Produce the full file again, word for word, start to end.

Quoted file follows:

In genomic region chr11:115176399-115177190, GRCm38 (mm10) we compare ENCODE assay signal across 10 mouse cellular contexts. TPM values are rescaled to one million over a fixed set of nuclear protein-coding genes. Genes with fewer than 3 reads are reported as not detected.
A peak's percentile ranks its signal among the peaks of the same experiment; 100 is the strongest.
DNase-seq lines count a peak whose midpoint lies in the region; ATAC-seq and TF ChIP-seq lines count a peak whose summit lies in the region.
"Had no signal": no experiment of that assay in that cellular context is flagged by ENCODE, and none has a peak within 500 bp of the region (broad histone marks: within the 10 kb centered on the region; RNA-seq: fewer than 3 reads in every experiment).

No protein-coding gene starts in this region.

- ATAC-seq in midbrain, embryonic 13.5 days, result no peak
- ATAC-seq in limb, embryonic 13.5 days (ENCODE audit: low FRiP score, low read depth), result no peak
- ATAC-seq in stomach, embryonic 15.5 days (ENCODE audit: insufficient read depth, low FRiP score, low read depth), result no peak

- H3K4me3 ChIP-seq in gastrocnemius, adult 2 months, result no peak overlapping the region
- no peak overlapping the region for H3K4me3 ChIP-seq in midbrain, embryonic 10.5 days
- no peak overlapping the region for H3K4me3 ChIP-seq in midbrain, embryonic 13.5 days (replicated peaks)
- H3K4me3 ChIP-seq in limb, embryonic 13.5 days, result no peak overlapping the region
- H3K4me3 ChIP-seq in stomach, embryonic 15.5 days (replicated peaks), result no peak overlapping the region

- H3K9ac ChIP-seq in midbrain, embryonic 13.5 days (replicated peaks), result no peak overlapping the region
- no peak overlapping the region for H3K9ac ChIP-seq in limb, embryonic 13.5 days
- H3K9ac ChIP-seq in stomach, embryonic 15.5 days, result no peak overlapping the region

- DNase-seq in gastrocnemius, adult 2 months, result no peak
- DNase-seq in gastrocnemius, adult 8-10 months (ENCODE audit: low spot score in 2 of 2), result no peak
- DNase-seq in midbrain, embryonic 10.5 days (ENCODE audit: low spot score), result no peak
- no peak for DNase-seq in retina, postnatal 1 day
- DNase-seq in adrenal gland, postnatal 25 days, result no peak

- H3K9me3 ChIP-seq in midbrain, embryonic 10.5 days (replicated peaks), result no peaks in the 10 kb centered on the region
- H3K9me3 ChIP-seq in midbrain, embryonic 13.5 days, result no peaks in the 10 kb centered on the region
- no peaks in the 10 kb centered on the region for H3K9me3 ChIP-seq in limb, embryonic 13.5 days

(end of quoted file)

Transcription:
In genomic region chr11:115176399-115177190, GRCm38 (mm10) we compare ENCODE assay signal across 10 mouse cellular contexts. TPM values are rescaled to one million over a fixed set of nuclear protein-coding genes. Genes with fewer than 3 reads are reported as not detected.
A peak's percentile ranks its signal among the peaks of the same experiment; 100 is the strongest.
DNase-seq lines count a peak whose midpoint lies in the region; ATAC-seq and TF ChIP-seq lines count a peak whose summit lies in the region.
"Had no signal": no experiment of that assay in that cellular context is flagged by ENCODE, and none has a peak within 500 bp of the region (broad histone marks: within the 10 kb centered on the region; RNA-seq: fewer than 3 reads in every experiment).

No protein-coding gene starts in this region.

- ATAC-seq in midbrain, embryonic 13.5 days, result no peak
- ATAC-seq in limb, embryonic 13.5 days (ENCODE audit: low FRiP score, low read depth), result no peak
- ATAC-seq in stomach, embryonic 15.5 days (ENCODE audit: insufficient read depth, low FRiP score, low read depth), result no peak

- H3K4me3 ChIP-seq in gastrocnemius, adult 2 months, result no peak overlapping the region
- no peak overlapping the region for H3K4me3 ChIP-seq in midbrain, embryonic 10.5 days
- no peak overlapping the region for H3K4me3 ChIP-seq in midbrain, embryonic 13.5 days (replicated peaks)
- H3K4me3 ChIP-seq in limb, embryonic 13.5 days, result no peak overlapping the region
- H3K4me3 ChIP-seq in stomach, embryonic 15.5 days (replicated peaks), result no peak overlapping the region

- H3K9ac ChIP-seq in midbrain, embryonic 13.5 days (replicated peaks), result no peak overlapping the region
- no peak overlapping the region for H3K9ac ChIP-seq in limb, embryonic 13.5 days
- H3K9ac ChIP-seq in stomach, embryonic 15.5 days, result no peak overlapping the region

- DNase-seq in gastrocnemius, adult 2 months, result no peak
- DNase-seq in gastrocnemius, adult 8-10 months (ENCODE audit: low spot score in 2 of 2), result no peak
- DNase-seq in midbrain, embryonic 10.5 days (ENCODE audit: low spot score), result no peak
- no peak for DNase-seq in retina, postnatal 1 day
- DNase-seq in adrenal gland, postnatal 25 days, result no peak

- H3K9me3 ChIP-seq in midbrain, embryonic 10.5 days (replicated peaks), result no peaks in the 10 kb centered on the region
- H3K9me3 ChIP-seq in midbrain, embryonic 13.5 days, result no peaks in the 10 kb centered on the region
- no peaks in the 10 kb centered on the region for H3K9me3 ChIP-seq in limb, embryonic 13.5 days